Tag Archives: HIV activism

I Always Thought I’d Be Skinny.

Like a lot of people, I always used to think someone with HIV or AIDS was going to be super skinny, so when I was diagnosed in 2005 I thought, “Yes, never fat again“. Looking back with what  I now know (Including my own waist line) I realise that this is not case. Yes, some people are skinny with it due to many reasons , but on the whole we are all different shapes and sizes, and some are like me: stocky.

Now in 2009, I made a decision to show the world that people living with HIV can be chunky as well, so I took part in the Walk for Life and all I wore was a t-shirt some new rock boots and a tight jock strap.

People living with HIV come in all shapes and sizes.

A cheeky way to remind us that people living with HIV come in all shapes and sizes.

Now I know this may shock some to know that I own a jock strap (6 actually) but I do and I walked what ended up being 12 miles and ended up in Soho London having a drink in a bar. We barely got any trouble from passers by aside from one nasty homophobic woman who worked for a rather famous London attraction.While dressed as a Victorian whore, she called me a sick pervert who needed to be sorted out.

Throughout the day, people loved having pics taken with me and even the police had a good giggle at my bare bum getting so much attention. Not one person that day guessed I was HIV+ though. This is sad in a way that we have such compartmentalized views or ideas on how someone who is ill should look and act.

So when you go out please try and not label people just because they maybe skinny or stocky, as any of us can and do have HIV/AIDS, or some other kind of condition and we do not deserve to be judged just as you all don’t deserve to be either.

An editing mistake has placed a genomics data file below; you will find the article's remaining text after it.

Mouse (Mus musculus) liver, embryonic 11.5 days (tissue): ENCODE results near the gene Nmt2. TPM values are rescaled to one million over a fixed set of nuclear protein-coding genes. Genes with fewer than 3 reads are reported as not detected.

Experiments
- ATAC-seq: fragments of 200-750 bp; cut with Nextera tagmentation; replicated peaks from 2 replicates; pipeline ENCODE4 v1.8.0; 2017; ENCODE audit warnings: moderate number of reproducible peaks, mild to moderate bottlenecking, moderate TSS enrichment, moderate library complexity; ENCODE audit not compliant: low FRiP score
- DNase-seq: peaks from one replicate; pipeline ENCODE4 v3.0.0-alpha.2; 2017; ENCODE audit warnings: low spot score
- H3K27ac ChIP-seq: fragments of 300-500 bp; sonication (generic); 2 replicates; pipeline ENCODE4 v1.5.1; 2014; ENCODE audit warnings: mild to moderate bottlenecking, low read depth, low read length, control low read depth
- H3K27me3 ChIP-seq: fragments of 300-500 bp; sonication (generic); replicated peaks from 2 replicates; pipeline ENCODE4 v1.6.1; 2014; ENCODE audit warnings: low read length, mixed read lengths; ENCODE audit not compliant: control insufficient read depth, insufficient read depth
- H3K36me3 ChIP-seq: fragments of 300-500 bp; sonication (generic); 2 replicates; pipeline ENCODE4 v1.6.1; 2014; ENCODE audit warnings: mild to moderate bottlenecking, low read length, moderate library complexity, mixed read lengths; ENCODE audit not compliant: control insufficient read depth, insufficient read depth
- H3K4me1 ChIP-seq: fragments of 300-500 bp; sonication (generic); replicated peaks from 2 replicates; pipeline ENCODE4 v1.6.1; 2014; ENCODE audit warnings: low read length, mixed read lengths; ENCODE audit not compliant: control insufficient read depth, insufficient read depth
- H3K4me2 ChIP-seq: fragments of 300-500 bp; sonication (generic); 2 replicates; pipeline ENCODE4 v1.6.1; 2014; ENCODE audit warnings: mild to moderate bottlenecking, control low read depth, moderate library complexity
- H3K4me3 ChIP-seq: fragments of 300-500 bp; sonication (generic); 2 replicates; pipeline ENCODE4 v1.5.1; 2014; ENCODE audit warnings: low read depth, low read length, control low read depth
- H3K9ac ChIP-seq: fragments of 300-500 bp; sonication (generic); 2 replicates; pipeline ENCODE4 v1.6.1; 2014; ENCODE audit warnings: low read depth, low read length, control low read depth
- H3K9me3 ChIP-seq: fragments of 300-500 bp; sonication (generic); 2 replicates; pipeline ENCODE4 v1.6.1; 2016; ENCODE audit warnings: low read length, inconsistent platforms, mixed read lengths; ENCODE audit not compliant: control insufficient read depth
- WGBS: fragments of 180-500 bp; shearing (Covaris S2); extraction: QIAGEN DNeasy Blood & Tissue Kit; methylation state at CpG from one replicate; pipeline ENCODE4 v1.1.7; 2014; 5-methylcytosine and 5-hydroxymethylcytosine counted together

So much love to you all. Drew

 

Monologues are independent stories. The opinions shared are the author’s own. 

Gwenn’s Condom Research and Personal Use

There’s been a lot of talk in the past 12 months about women’s preferred contraceptive methods. With the coining of the “Pull Out Generation” and the launch of the ACA’s (Affordable Care Act) contraception mandate, much of this talk has been centered around birth control. This is an important discussion that pleases many sex educators: it’s about applying informed choices to people’s lifestyles and relationships, and determining the method that best suits that person’s circumstances.

However, hardly any time in this discussion has attended to those women who use the simple condom as their primary contraception. Even less attention is given to STI testing and prevention. These important topics have been swept aside and treated as a separate issue that seemingly doesn’t apply to long-term sexual relationships.

I spoke with a woman who fits within that cohort of condom-using relationships. Gwenn Barringer is part of the well known sexual health and HIV activist duo, Shawn and Gwenn. Gwenn wrote her Master’s thesis about condom usage in short term and long term relationships among college women.  Now she is a public speaker and vlogger busy busting HIV ignorance. Her approach?  Using her 15+ years sexual relationship with her HIV positive partner, Shawn, to teach others about sexual health.

Over email, we talked about Gwenn’s research findings on the likelihood of condom use in “trusting” relationships. We connected her thesis to her personal life and the contraception strategies that she’s chosen. First, Gwenn lays out the terms of her research and main findings: